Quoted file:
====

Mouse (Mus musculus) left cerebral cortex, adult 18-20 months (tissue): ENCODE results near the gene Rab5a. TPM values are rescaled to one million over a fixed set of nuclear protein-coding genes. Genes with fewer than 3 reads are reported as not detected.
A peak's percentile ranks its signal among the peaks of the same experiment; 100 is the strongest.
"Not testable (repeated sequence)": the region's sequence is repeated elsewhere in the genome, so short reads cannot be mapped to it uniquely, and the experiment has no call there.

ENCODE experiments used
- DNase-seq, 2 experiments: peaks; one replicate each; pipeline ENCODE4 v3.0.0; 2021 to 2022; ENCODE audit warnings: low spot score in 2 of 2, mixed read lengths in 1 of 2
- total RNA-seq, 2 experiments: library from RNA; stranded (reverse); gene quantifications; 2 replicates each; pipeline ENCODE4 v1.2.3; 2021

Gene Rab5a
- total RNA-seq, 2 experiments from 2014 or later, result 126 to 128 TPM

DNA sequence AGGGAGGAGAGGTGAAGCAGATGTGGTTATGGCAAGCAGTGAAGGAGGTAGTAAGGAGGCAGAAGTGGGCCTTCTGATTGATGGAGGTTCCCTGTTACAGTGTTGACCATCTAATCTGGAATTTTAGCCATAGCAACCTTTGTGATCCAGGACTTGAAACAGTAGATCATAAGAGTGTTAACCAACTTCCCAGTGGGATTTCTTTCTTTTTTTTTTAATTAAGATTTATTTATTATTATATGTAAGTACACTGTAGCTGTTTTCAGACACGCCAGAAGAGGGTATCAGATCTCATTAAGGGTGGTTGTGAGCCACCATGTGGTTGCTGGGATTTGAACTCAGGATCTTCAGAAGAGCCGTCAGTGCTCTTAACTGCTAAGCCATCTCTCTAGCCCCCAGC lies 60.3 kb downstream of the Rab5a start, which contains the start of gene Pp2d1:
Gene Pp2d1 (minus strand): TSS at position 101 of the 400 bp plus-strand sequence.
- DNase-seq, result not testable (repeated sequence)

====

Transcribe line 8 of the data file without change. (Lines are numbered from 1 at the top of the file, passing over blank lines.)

- total RNA-seq, 2 experiments from 2014 or later, result 126 to 128 TPM